Relocation’s gotten a lot more complicated lately.

Some time ago, baseball narrowed all the potential sites for an Expos move to Portland, Oregon, and two Washington, D.C. bidders: the District of Columbia itself, and a Northern Virginia group. These three groups have traveled to make presentations to MLB about their sites and funding packages. In short, Portland’s got no economy but a funding mechanism and sites, Northern Virginia has some money and bad sites, and D.C. has sites but is still working on money. All of them have expended a lot of effort, and have jumped through MLB’s hoops like cute, obedient doggies. So Selig decided to try and prod another bidder into the process, taking an open opportunity to say that he’d be delighted if San Juan, Puerto Rico would make a bid. This is another reason city governments shouldn’t trust MLB. Just for kicks, though:

  • Expos games in San Juan averaged a little over 14,000 fans a game for this once-in-a-lifetime novelty relentlessly pushed by MLB (capacity just over 17,000).

  • Expos games in Montreal have averaged a little over 11,000 fans a game in a market utterly decimated by decades of being lied to, pimped out, poisoned, and spat upon by baseball.

  • Portland Beavers (Triple-A) attendance this year: 2,500-4,000 weekdays, up to 9,000 or more weekends.

I’ve said this before, but baseball should seriously consider doing penance for their mistreatment of Montreal by building them a beautiful new stadium and setting them up with a quality ownership group, even if it doesn’t come with the Selig Seal of Sycophancy. Revitalizing baseball in Montreal would be a huge victory for baseball’s international aspirations, and would buy the league so much goodwill it’d be difficult to shake a stick at it.

The Oregonian reports that baseball’s relocation committee is going to tour Portland sites in the next couple of weeks, and I haven’t heard anything about San Juan putting together a bid, so for now, we can assume things are moving ahead with the three big hitters.

Meanwhile, Robert Johnson, the founder of Black Entertainment Television, D.C. resident and hopeful Expos owner, gave up. The Washington Post reported that he wants to focus on a future basketball team in Charlotte Hornets. Plus, he said: “I think the baseball train is moving significantly slower than I thought it would move.” So we’ve lost a qualified, interesting owner.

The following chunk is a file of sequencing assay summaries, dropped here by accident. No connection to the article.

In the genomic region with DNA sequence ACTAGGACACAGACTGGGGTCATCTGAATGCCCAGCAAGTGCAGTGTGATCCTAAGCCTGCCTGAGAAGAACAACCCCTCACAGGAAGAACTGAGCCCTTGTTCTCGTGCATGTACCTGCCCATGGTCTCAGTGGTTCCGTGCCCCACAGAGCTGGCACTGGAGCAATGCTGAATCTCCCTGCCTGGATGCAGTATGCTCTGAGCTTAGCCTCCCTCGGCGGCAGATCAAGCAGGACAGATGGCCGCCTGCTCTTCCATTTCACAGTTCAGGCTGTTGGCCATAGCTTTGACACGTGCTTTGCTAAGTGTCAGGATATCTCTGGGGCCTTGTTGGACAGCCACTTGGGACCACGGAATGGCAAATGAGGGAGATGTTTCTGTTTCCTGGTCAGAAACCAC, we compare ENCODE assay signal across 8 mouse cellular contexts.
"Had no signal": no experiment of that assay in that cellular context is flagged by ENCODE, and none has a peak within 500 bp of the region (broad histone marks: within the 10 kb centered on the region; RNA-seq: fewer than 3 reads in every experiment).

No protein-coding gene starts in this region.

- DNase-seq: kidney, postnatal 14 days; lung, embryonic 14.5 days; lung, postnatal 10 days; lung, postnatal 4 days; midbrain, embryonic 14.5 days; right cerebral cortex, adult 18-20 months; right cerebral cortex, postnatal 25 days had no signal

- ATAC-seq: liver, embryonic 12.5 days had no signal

Bob DuPuy, MLB’s chief operating officer and formerly Selig’s personal lawyer, told the paper: “I am sorry (Johnson) thinks we are not moving fast enough. Our discussions with the interested communities are intended to ensure the success of a franchise in whatever location is ultimately settled upon…This decision should not and will not be rushed.”

Except, well, that it is being rushed. DuPuy also told AP that “our primary goal is to get it done for next year.”

There’s no way baseball moves in time for 2004. I know Selig probably fondly remembers the year the Seattle Pilots left for spring training and then didn’t come back, but a third of the way into this year it’s obvious that we’re going to see the Expos owned by the other 29 teams for another year and living in purgatory again.

Back in D.C., though, District Mayor Anthony Williams asked the District Council for $338 million in funds to build a stadium, and the Virginia Baseball Stadium Authority published a study claiming that everyone not currently insane or in prison supported the construction of a Pentagon City ballpark (wait, that’s the press release, the study is a little more restrained…I’d link to them but they are, respectively, a pop-up window and a Word document).

I’ve been following the relocation issue closely for a while now, and frankly, I’m on Robert Johnson’s side here: baseball’s been drilling at this sore tooth for ages now without any kind of courtesy for the people in Montreal (I’d say Expos fans, but we don’t want to see Jonah on laughing gas). Relocation’s a nasty, painful procedure, but it doesn’t have to take years, and baseball’s continued inability to be either realistic about the challenges they face or to make a good-but-maybe-not-ideal decision and make it work in the interests of eliminating the obvious conflicts of interest in having a league-owned team shows just how few good brains are operating at the head of baseball.

Can we please put Sandy Alderson in charge of this and get something done?

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